Defendant took exception to the foregoing clarifying instruction. Among other things, defendant argued that the court's comments about the meaning of the term "that a particular circumstance exists" left the jury without any explanation of the limits of what "particular circumstances" may be relevant. Defendant argued that the statute from which the instruction was taken makes clear that "by saying 'the circumstance,' [it] is referring to a circumstance leading to the crime for which a person is charged," in this case a crime involving death. According to defendant, the jury should have been instructed that, whatever the phrase may entail, "all of those circumstances must lead to * * * death."
On appeal, defendant once again contends that the trial court's clarifying instruction should have explained to the jury that the "particular circumstance" that is a component of the definition of reckless conduct must, in the context of a manslaughter charge, refer to the circumstances that describe the offense itself, that is, death by a particular means. The state responds that the instruction conforms with UCrJI 1036 and, when considered in context, was not erroneous.
We review the sufficiency of the court's instruction for errors of law. State v. Barnes, 329 Or 327, 333, 986 P2d 1160 (1999). In determining whether the instruction accurately stated the law, we consider the instructions as a whole. State v. Thompson, 328 Or 248, 266, 971 P2d 879 (1999).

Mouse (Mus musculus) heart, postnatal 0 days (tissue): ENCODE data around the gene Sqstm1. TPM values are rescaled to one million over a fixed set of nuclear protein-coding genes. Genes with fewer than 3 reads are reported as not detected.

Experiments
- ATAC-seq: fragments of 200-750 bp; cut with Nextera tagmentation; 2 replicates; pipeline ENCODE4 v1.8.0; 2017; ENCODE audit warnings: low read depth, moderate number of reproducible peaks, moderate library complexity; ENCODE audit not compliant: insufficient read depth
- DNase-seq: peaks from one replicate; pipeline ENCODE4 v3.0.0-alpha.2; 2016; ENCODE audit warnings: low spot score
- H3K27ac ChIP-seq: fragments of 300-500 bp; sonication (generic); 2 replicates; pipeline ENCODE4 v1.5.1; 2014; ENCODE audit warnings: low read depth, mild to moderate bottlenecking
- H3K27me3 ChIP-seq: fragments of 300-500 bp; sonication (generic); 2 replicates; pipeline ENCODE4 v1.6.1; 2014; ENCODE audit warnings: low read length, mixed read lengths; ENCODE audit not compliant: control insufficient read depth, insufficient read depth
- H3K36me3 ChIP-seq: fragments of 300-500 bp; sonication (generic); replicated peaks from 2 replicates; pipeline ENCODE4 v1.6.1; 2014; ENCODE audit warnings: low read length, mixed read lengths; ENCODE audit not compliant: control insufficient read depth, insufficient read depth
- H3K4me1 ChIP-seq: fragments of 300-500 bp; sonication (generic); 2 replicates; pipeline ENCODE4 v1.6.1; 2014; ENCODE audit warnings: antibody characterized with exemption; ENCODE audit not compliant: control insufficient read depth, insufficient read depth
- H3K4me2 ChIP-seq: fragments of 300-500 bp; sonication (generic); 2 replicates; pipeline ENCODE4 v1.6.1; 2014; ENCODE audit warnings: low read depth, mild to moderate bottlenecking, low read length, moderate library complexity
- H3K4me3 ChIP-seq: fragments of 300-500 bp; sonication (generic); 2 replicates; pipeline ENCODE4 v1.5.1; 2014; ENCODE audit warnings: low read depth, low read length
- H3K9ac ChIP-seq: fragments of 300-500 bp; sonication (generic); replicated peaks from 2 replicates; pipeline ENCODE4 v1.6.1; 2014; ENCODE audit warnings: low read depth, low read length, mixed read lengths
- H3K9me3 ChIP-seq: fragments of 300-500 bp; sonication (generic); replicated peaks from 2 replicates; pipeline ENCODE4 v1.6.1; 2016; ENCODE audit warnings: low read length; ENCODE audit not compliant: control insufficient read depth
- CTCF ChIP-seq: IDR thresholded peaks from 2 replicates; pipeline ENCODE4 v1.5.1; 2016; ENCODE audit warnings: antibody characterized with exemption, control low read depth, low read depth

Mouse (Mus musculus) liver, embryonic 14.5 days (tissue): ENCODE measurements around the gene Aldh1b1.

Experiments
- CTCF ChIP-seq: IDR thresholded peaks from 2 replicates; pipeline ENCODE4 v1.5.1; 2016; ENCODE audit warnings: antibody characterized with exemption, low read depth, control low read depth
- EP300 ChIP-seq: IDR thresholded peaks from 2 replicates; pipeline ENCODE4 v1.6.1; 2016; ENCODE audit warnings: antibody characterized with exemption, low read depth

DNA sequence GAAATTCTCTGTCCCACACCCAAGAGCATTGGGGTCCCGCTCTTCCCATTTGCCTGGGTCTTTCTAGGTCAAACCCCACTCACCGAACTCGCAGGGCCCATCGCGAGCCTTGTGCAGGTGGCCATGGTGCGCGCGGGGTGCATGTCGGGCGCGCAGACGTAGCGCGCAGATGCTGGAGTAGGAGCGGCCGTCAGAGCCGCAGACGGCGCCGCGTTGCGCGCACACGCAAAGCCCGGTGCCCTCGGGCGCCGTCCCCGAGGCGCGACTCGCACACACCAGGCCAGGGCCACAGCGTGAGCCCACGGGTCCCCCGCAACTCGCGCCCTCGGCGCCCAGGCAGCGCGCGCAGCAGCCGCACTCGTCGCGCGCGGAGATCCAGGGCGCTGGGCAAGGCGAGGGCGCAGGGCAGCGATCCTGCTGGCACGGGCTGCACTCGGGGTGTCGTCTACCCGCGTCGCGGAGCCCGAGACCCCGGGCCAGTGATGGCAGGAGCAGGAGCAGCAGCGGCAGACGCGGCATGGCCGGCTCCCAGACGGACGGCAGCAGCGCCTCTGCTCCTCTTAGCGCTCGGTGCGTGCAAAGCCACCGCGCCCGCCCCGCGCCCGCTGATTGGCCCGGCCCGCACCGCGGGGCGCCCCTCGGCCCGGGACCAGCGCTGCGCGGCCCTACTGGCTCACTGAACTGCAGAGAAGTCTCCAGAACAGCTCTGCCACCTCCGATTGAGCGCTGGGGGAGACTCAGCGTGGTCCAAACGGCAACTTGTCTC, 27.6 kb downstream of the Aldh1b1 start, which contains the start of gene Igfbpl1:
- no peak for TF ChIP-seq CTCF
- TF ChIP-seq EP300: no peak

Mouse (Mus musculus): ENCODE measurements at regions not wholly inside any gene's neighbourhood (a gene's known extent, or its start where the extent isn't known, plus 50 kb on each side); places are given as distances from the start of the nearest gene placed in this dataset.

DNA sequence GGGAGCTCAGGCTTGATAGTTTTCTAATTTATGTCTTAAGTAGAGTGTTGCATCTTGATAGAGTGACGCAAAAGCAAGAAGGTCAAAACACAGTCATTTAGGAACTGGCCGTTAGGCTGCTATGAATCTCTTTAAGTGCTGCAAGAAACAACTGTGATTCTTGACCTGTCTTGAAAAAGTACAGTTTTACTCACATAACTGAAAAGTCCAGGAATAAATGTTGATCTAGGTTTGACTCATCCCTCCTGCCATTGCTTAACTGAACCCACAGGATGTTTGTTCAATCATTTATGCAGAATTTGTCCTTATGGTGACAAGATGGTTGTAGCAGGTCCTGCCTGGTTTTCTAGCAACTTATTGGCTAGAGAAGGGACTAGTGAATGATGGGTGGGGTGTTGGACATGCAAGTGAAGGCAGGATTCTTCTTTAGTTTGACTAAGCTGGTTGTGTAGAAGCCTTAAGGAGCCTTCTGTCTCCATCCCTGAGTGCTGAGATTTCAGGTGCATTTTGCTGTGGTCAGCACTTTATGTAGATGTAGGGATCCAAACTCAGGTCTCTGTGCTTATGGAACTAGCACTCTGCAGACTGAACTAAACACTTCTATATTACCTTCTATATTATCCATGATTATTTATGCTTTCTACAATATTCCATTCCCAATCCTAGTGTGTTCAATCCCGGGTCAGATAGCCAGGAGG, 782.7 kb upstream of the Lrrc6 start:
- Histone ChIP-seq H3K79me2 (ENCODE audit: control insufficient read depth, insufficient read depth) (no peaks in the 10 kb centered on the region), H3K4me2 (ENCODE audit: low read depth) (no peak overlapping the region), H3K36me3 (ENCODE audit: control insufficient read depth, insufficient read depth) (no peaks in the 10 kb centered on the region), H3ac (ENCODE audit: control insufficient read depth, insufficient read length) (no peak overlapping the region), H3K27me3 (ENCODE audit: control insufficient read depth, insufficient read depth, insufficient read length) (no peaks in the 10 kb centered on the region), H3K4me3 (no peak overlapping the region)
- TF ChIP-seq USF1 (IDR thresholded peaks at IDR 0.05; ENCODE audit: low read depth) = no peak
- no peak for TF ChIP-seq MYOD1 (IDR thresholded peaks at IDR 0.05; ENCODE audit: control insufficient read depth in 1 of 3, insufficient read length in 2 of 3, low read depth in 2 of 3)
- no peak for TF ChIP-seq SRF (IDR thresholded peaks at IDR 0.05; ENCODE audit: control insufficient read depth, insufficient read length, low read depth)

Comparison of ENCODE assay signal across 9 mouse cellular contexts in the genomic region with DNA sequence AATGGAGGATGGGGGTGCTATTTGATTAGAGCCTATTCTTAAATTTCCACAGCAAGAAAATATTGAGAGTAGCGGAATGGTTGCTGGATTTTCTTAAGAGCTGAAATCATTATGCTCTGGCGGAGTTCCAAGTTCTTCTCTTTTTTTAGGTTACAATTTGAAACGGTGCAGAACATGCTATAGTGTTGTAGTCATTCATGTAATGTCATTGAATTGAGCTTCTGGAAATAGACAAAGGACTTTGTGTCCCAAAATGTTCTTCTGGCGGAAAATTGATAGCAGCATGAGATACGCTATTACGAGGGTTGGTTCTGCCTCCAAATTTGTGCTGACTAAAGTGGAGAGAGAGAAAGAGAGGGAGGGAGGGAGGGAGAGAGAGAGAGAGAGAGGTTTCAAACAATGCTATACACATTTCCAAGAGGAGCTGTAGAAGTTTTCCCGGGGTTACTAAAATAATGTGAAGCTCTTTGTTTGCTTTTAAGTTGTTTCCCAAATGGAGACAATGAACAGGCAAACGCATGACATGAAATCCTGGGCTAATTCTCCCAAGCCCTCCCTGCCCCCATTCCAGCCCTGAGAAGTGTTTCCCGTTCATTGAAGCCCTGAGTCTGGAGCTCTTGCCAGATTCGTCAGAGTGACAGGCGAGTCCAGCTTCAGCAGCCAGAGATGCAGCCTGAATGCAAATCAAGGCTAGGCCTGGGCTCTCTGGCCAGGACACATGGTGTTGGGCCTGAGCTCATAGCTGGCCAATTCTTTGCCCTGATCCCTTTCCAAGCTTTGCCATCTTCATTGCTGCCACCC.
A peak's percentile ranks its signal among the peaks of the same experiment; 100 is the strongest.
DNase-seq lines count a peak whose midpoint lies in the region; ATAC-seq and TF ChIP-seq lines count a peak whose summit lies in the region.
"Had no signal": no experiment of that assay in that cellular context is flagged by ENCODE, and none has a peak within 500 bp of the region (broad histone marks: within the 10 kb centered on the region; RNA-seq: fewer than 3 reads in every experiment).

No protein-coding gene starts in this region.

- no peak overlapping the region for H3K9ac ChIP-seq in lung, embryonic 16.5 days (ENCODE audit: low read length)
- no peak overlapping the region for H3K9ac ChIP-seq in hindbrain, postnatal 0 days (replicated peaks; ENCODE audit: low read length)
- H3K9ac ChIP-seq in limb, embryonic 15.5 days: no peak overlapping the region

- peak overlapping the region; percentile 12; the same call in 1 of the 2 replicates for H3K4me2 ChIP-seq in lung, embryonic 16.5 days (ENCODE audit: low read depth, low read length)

In this case, defendant argues that the court's clarifying instruction conflicts with the elements of the offense, as defined by statute. ORS 163.118(1)(c) defines manslaughter in the first degree as follows:
"A person recklessly causes the death of * * * a dependent person, * * *, and
"(A) The person has previously engaged in a pattern or practice of assault or torture of the victim * * * or
"(B) The person causes the death by neglect or maltreatment * * *."
The term "recklessly," in turn, is defined by statute:
"'Recklessly,' when used with respect to a result or to a circumstance described by a statute defining an offense, means that a person is aware of and consciously disregards a substantial and unjustifiable risk that the result will occur or that the circumstance exists. The risk must be of such nature and degree that disregard thereof constitutes a gross deviation from the standard of care that a reasonable person would observe in the situation."